- Left outer joins should be avoided where possible. This is sometimes impossible with transactional schemas, but left outer joins lead to NULLs and slower SQL queries. If left outer joins are necessary, universe objects should contain ISNULL functions or similar so that users aren’t presented with NULL values when using objects.
- Cardinalities on joins should always be set to allow for loop and SQL trap detection, this includes self-joins that should be marked as 1-1. Always set cardinalities manually, not automatically.
- Contexts should be used, and if too complex, the universe should be split up. This allows for path navigation and allows a universe to have more functionality.
- Loops and SQL traps should always be resolved to avoid Cartesian products and incorrect data. This is a very important component of universe design, especially with transactional schemas.
- Integrity checks and refreshes of the database structure should be done regularly to ensure the universe has the up-to-date view of the database.
- Views should be used in preference to derived tables, and kept to a minimum. This ensures optimal SQL generation.
- When aliasing tables, the original should be placed in the top left of the schema window and noted with ‘Aliased Table – Do Not Remove’. This will ensure that an original table isn’t removed by mistake, which will also remove all aliases of the table as well.
- The query limits should always be set, to ensure that runaway queries or Cartesian product queries don’t bring down the database. Both length of query time and number of rows should be set. The limits will differ per database.
- Multiple SQL statements for each measure should be turned off, to generate optimum SQL.
- Index awareness should be used where possible, to generate optimal SQL.
- List of values should be disabled for all dimension and detail objects that don’t require LOVs, to avoid users doing queries like all IDs for a given table.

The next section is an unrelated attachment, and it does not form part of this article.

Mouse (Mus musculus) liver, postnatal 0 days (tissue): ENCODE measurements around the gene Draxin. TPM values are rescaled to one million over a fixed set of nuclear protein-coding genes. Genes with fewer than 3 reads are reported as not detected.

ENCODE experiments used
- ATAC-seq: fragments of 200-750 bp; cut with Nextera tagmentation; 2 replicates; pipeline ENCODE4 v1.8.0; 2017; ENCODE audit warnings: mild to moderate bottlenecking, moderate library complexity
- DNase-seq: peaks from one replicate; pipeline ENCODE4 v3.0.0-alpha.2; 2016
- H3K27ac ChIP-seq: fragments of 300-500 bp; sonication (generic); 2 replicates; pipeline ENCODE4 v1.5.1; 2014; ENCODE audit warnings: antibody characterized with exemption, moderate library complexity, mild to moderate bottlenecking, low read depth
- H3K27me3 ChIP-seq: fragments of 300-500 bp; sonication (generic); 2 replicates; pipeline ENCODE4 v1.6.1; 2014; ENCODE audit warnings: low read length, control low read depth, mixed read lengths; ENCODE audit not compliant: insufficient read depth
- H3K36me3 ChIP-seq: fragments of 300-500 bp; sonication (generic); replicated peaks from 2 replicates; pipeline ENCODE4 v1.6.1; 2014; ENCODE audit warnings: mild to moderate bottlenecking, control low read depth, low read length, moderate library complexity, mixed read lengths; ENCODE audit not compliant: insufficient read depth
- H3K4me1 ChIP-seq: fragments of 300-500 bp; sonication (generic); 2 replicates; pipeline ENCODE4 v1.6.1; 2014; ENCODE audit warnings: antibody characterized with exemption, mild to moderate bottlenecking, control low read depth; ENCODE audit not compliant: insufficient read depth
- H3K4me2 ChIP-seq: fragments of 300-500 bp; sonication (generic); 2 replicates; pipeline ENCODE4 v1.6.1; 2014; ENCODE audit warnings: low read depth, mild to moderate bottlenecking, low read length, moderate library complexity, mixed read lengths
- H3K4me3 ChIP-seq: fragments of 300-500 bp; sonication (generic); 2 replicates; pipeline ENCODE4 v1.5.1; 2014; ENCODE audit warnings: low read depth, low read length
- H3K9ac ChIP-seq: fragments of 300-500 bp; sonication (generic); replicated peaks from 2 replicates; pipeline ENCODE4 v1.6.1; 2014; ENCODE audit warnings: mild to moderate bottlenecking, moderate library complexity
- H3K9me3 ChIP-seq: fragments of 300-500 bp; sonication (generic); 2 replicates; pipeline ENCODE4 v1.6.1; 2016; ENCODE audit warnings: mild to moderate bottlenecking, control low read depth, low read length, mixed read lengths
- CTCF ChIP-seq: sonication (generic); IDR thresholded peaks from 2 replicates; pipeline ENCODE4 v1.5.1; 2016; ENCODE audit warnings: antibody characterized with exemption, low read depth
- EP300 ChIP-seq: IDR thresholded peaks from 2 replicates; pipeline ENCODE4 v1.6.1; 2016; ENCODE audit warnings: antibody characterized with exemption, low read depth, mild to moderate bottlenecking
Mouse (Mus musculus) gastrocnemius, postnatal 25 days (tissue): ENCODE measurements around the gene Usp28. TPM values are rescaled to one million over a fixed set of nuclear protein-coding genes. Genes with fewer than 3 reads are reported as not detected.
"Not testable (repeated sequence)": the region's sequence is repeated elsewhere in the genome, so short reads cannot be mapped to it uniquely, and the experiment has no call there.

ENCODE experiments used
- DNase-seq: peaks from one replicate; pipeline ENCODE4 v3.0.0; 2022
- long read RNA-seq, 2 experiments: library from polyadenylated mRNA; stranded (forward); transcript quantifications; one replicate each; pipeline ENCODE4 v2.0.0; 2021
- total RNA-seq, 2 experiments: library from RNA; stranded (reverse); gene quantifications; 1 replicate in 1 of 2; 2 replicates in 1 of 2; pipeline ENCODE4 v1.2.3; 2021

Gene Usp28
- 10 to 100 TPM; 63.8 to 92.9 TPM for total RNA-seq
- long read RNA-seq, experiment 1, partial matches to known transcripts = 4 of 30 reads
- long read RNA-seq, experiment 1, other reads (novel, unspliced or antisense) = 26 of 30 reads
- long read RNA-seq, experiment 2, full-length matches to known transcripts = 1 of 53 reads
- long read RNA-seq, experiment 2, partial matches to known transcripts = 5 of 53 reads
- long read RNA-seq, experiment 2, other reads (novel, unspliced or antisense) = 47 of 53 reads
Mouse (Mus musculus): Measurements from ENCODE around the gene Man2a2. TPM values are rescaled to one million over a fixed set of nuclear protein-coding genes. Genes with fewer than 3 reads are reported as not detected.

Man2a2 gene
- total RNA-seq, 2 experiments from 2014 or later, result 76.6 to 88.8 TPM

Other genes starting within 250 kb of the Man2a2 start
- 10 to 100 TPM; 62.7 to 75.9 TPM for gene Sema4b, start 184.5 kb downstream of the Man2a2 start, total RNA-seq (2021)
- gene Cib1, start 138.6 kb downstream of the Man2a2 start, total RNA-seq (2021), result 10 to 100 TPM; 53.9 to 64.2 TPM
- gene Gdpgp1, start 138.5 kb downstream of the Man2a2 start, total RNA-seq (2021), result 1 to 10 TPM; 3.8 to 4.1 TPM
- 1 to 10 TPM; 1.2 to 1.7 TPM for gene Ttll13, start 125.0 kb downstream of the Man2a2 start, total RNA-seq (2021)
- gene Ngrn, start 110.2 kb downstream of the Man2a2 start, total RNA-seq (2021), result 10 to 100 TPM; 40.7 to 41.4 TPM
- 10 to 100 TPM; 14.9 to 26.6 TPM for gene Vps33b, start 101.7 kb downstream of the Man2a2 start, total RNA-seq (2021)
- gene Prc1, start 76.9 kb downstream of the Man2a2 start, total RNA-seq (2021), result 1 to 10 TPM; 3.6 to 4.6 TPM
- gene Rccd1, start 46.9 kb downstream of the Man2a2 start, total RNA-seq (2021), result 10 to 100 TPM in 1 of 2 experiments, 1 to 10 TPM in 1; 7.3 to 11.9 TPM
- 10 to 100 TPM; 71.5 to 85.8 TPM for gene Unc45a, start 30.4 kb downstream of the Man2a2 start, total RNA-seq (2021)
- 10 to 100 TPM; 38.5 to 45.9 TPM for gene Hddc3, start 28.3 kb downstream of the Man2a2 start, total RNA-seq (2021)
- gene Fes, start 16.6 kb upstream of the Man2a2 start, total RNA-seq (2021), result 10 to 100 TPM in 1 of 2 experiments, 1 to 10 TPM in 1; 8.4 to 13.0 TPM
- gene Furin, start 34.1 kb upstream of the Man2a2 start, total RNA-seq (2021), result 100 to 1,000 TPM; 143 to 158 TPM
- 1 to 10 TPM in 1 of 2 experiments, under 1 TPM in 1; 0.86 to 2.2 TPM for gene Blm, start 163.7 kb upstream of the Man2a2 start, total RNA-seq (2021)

I received quite a few comments on additional best practices, so I’ve included them here.
- Lock the universe when editing to prevent other users from editing the same universe. This can be controlled with the security model, so only the user who locked the universe can unlock it. However, beware that using the Import Wizard still allows you to overwrite a universe that is locked (Jansi).
- Use universe parameters to control how the SQL is generated. You can control SQL generation so it is ANSI-92 compliant, as well as use JOIN_BY_SQL to allow separate sub-queries to be combined at the query level instead of in the report (Andreas).
- All ratios should be set as database delegated/smart measures. This ensures that the ratio isn’t calculated incorrectly (ie average of an average) and is calculated back at the database (Andreas).
- Generic time objects for Today, Yesterday, This Month, Last Month etc. should be provided (as dimension objects as well as filters). These dimension objects can be used in filtering objects (Some Date Object = Today Object). Using filters may depend on the number of dates present in your data, however you could still create filters for the most common date objects (Andreas).
- As a rule of thumb do not use the WHERE clause in any measure, dimension, or detail object. Use CASE WHEN … SQL syntax instead. Combining two objects that have WHERE clauses filtering the same column(s) will return zero results, which the user won’t expect (Andreas).
- I also recently stumbled across the same kind of post over at the Business Intelligence blog. There are some differences in our lists, so you may wish to refer to that post as well.